Yes, I am getting compensation. Here is how it works: The study is two years long and without incentive many participants will drop out as it can become an inconvenience. At the beginning of the study participants are give a debit card with zero value. Each time you show up for an appointment $100.00 dollars will be added to the debit card. So my debit card should ring up $100 for Wednesday's appointment. From schedule I shared yesterday, if you total up all the appointments/blood tests I have over the course of the next 2 years, I could make $700. Is that a motivator for me? Not really. I live in Gilford, NH and the clinic is in Portsmouth. That's 2.5 hours of driving round trip, >100 miles driving. Money is not a driver here. If your going to volunteer, I encourage you to stick with it. The most valuable data is the safety data that can be learned over the next 2 years.

  1. Why are you doing this?

I am really excited. I have never been in a clinical trial and I have never followed a drug/vaccine development effort this closely. I was actually following Pfizer and Moderna more closely than Astrazeneca because their approach is based on the novel mRNA strategy. I think one of the major reasons I sought out to be a part of this is that I am excited about it. Not the virus, but the global effort to beat it. In some very small way, I feel like I am contributing. Imagining that we are weaponizing our body to fight a global virus has a Cyberpunk romanticism to it. Even if my data is just 1/40,000 of the data set. When I heard AstraZeneca was running a clinical trial near me, it wasn't even a question. I understand the science, I believe it will work, and I would happily participate if it could help bring a vaccine forward.

Which brings me the second reason. There are a couple buzz phrases I have heard critics using in the last year: " dangerous shortcuts" and "liability exemption". These two statements taken out of context have eroded public trust. There is more to the story and I encourage anyone concerned to research vaccine liability issues through out history. I also believe we are seeing a "condensed timeline" as opposed to "dangerous shortcuts". I had my own concerns and I tried to find posts, articles, or blogs from those involved in the Pfizer clinical trial.

I could not find anyone who participated in a vaccine trial and shared their experience.......So I will....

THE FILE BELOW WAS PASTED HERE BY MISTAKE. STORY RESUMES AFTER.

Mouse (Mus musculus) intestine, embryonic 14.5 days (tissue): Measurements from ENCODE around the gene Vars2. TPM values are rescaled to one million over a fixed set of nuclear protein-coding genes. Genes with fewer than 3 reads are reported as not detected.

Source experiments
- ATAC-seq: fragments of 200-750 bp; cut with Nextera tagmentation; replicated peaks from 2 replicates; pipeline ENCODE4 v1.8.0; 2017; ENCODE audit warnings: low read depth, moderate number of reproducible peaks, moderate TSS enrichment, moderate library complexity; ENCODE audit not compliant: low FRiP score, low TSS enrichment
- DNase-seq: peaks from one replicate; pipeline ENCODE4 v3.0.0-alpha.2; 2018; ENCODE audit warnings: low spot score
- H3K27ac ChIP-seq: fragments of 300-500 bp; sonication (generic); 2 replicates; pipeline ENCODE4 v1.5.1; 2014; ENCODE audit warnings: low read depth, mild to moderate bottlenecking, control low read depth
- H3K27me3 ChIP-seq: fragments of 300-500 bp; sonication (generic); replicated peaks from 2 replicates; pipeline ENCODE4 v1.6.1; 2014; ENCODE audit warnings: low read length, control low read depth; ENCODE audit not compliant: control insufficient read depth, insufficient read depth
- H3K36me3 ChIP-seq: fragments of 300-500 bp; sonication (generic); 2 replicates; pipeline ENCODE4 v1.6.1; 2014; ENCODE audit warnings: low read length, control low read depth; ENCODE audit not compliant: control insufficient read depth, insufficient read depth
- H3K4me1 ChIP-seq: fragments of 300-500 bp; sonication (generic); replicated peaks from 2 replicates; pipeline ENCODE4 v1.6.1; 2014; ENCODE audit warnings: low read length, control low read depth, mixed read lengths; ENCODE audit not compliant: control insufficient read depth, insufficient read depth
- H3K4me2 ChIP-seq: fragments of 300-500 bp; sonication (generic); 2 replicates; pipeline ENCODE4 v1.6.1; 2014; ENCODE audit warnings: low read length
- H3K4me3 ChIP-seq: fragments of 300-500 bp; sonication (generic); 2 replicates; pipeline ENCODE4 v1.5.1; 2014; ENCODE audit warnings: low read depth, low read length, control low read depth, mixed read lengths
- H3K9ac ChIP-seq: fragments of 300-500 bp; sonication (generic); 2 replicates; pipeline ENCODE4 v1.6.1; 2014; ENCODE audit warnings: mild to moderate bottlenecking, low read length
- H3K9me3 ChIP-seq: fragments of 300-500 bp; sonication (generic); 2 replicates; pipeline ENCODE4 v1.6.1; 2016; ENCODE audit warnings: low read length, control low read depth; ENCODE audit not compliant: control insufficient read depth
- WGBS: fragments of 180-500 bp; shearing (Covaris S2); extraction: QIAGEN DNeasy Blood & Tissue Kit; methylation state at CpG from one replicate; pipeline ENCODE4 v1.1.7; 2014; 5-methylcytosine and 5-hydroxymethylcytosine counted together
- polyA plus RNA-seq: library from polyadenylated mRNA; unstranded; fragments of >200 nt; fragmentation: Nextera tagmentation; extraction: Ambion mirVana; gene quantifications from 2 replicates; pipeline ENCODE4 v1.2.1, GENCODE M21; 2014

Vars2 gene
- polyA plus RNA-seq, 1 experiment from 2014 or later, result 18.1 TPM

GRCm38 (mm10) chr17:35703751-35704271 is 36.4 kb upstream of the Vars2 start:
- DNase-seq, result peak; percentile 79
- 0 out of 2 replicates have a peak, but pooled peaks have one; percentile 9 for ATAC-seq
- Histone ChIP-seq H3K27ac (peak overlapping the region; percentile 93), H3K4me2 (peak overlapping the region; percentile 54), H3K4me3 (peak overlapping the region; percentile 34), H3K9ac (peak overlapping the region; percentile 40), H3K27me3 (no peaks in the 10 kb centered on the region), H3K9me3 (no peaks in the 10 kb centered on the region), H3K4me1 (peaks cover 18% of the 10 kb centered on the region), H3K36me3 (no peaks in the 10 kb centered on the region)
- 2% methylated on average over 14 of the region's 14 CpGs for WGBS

I will share the activities involved in the clinical trial. I will share how I feel. If I learn the vaccine is or is not working for me I will post it. If I get sick with Covid-19 I will share it as well as how sick I get.

Its my hope the vaccines work and that by sharing my story, it will help people to make data driven decision rather than decisions based on fear.

Just read the tweet that Pfizer is submitting today an Emergency Use Authorization with the FDA. I was particularly excited to see that 45% of participants were between 56 and 85 years old. I have not reviewed the data but Pfizer has provided more information here.



After 24 hours I have only noticed mild pain in my left deltoid and very slight nasal drip. I am trying to pay close attention to any potential side effects without acting like a hypochondriac. Should I develop any serious side effects, I carry a card in my wallet with clinic phone number and patient ID so they can look at my charts and advise. Unless I have concerns or encounter any strange side effects I have no scheduled activities until day 8 which is a simple phone call to see how I'm doing. The interesting work will begin in 4 weeks when my blood is evaluated for immune response and I receive the 2nd (and final booster), provided of course I am not getting placebo. I thought I would post the schedule of activities for those interested:

As I'm writing this update the governor is issuing at statement regarding covid. Looking at heat maps of the globe it appears its more of effort to slow down the virus as opposed to stopping it. Its found its way to every corner of the planet already!

Will post anything interesting but all in well at the moment!



At the clinic there were 4 others scheduled in my group. One did not show up and two left as they were not comfortable. The two of us remaining were walked through the details of the clinical trial. After a lot of paperwork I was taken to an examination room. My health history and vitals were taken:

Blood pressure 126/84 (I had not taken my lipitor/losartan yet)

Pulse: 54

After receiving the greenlight from the doctor, I had blood drawn and was given a Covid-19 test via nasal swab.

At 11:20am, I was then given my first vaccination. The syringe was opaque so I could not see the fluid. They outsmarted me.... (I had read that adenovirus excipient is often yellow in color......) This is a double blind study and I have a 2 out of 3 chance of receiving the vaccine versus a placebo. I was monitored for 15 minutes following vaccination and released.

I do not typically get symptoms following a flu shot so its possible I would not feel side effects with the vaccine either. However, general reactions, besides sore arm, include

chills, fever, headache, tiredness, nausea, and body aches. Those who had side-effects stated they were mild, appearing in 24-48 hours and going away within 1-7 days.

As stated previously, the vaccine is based on a weakened version of a common cold (adenovirus) virus that causes infections in chimpanzees. The adenovirus has been modified so it cannot replicate inside a human. However, it will present a part of the Covid-19 virus (Spike glycoprotein) to the body so an immune response can be made to it.

I am scheduled to receive a booster shot in 29 days and have blood drawn for study.

As of 5:02pm, I feel great.....



I have been accepted into the clinical trials of a new vaccine for Covid-19. My first appointment is tomorrow November 18, 2020. I will keep a diary here of my experience in the trial and what I learn. The trial I will be a part of focuses on the vaccine candidate developed by AstraZeneca. Unlike mRNA vaccines being developed by Pfizer and Moderna, this vaccine is a non-replicating ChAdOx1 vector. Details on this trial can be found here.